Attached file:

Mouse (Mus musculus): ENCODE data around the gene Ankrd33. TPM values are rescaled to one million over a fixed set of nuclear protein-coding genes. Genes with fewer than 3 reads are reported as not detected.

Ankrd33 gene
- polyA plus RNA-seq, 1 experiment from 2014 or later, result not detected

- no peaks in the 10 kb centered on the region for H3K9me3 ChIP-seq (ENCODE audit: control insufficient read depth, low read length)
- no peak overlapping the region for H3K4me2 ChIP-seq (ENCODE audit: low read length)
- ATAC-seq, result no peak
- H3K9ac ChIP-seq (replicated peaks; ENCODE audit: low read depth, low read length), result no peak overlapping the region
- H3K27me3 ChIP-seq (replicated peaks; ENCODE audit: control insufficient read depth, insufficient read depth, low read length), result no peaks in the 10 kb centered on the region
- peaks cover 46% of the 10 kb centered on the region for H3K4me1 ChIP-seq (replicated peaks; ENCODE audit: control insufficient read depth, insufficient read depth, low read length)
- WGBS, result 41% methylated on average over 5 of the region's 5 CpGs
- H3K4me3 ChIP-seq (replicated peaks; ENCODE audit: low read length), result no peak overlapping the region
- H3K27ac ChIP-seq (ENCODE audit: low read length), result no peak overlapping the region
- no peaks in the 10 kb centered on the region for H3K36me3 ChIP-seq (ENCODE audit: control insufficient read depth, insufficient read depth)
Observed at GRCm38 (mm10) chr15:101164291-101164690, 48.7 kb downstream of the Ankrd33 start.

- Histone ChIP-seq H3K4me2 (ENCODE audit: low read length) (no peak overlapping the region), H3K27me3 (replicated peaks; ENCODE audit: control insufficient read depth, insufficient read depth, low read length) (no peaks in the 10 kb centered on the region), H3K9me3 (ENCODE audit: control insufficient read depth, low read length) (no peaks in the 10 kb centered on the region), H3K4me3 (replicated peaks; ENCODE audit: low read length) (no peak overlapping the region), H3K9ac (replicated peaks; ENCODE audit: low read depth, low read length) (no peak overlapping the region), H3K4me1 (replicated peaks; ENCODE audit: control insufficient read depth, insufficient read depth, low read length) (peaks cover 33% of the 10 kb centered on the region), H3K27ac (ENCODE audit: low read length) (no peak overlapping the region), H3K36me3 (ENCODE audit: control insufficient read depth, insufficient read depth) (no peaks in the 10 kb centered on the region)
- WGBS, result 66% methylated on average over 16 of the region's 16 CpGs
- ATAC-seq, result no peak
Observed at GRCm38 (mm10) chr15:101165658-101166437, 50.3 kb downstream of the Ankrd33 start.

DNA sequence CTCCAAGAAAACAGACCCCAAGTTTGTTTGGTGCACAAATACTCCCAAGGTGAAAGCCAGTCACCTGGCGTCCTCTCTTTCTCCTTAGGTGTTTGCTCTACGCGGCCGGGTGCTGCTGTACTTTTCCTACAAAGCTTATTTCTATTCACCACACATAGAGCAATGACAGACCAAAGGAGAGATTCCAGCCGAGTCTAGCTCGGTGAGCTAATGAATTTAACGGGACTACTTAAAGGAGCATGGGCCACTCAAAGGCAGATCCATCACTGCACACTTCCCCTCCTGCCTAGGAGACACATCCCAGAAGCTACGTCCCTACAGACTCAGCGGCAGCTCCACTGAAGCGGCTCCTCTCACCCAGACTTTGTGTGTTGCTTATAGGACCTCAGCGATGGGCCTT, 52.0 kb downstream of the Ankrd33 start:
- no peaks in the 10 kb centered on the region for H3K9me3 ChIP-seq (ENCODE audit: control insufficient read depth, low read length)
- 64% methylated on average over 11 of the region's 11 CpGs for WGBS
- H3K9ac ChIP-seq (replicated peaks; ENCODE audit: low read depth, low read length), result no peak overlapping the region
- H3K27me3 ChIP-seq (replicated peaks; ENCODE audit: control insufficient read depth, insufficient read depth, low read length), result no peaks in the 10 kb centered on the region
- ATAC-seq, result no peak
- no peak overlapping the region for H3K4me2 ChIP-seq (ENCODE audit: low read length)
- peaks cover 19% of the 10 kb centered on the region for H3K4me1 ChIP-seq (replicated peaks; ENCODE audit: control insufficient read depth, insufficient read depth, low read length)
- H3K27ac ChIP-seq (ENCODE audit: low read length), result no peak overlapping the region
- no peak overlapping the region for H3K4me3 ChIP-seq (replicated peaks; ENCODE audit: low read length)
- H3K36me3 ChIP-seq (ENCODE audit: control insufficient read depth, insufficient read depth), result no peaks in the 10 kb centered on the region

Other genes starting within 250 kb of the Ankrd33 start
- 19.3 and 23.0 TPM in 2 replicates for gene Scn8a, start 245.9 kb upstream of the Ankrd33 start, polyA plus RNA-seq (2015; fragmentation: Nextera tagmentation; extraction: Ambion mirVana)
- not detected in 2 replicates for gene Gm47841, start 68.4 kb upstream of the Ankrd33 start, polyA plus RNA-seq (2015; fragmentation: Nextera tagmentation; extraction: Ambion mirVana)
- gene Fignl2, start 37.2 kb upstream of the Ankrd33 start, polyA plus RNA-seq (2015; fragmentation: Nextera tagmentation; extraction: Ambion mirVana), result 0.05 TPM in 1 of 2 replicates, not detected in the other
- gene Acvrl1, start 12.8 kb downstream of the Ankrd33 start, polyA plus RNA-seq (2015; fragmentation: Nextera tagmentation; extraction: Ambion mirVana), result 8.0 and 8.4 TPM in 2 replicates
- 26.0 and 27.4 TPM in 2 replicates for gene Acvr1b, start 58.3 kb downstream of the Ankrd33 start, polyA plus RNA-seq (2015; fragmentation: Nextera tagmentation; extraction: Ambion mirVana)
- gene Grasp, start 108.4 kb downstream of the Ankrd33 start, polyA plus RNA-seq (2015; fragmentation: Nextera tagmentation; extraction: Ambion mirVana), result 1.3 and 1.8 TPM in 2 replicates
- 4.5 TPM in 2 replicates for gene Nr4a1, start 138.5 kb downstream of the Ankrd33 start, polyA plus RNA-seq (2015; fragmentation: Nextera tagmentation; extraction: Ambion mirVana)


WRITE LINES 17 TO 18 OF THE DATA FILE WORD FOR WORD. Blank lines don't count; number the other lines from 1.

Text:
- ATAC-seq, result no peak
Observed at GRCm38 (mm10) chr15:101165658-101166437, 50.3 kb downstream of the Ankrd33 start.